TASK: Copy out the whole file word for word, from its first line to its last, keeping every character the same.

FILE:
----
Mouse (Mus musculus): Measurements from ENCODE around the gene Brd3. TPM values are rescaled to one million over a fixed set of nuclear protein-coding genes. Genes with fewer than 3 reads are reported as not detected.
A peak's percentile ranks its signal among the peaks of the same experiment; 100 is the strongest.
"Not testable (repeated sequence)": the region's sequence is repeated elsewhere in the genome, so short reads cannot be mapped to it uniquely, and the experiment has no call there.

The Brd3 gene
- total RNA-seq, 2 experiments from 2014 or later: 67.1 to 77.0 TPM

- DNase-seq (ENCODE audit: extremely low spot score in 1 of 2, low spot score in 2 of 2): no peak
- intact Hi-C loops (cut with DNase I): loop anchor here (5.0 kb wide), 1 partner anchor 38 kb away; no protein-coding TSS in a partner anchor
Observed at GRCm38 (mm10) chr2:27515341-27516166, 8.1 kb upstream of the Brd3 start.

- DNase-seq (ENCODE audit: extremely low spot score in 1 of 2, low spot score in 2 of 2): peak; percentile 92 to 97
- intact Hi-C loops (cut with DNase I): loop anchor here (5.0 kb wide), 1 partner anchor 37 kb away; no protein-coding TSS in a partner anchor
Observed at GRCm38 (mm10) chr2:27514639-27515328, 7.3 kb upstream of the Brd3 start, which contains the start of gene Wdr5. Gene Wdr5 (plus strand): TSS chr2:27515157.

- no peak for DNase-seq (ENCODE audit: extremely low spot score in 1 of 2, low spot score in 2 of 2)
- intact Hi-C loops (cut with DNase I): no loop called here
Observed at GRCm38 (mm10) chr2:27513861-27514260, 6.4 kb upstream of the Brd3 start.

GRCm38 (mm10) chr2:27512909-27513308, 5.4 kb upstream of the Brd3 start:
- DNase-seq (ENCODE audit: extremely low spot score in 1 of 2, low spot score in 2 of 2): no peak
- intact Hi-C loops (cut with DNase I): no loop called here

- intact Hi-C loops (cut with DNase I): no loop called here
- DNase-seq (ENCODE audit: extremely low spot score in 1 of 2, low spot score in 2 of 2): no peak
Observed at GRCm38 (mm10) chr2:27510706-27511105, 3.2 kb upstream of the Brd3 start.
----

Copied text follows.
Mouse (Mus musculus): Measurements from ENCODE around the gene Brd3. TPM values are rescaled to one million over a fixed set of nuclear protein-coding genes. Genes with fewer than 3 reads are reported as not detected.
A peak's percentile ranks its signal among the peaks of the same experiment; 100 is the strongest.
"Not testable (repeated sequence)": the region's sequence is repeated elsewhere in the genome, so short reads cannot be mapped to it uniquely, and the experiment has no call there.

The Brd3 gene
- total RNA-seq, 2 experiments from 2014 or later: 67.1 to 77.0 TPM

- DNase-seq (ENCODE audit: extremely low spot score in 1 of 2, low spot score in 2 of 2): no peak
- intact Hi-C loops (cut with DNase I): loop anchor here (5.0 kb wide), 1 partner anchor 38 kb away; no protein-coding TSS in a partner anchor
Observed at GRCm38 (mm10) chr2:27515341-27516166, 8.1 kb upstream of the Brd3 start.

- DNase-seq (ENCODE audit: extremely low spot score in 1 of 2, low spot score in 2 of 2): peak; percentile 92 to 97
- intact Hi-C loops (cut with DNase I): loop anchor here (5.0 kb wide), 1 partner anchor 37 kb away; no protein-coding TSS in a partner anchor
Observed at GRCm38 (mm10) chr2:27514639-27515328, 7.3 kb upstream of the Brd3 start, which contains the start of gene Wdr5. Gene Wdr5 (plus strand): TSS chr2:27515157.

- no peak for DNase-seq (ENCODE audit: extremely low spot score in 1 of 2, low spot score in 2 of 2)
- intact Hi-C loops (cut with DNase I): no loop called here
Observed at GRCm38 (mm10) chr2:27513861-27514260, 6.4 kb upstream of the Brd3 start.

GRCm38 (mm10) chr2:27512909-27513308, 5.4 kb upstream of the Brd3 start:
- DNase-seq (ENCODE audit: extremely low spot score in 1 of 2, low spot score in 2 of 2): no peak
- intact Hi-C loops (cut with DNase I): no loop called here

- intact Hi-C loops (cut with DNase I): no loop called here
- DNase-seq (ENCODE audit: extremely low spot score in 1 of 2, low spot score in 2 of 2): no peak
Observed at GRCm38 (mm10) chr2:27510706-27511105, 3.2 kb upstream of the Brd3 start.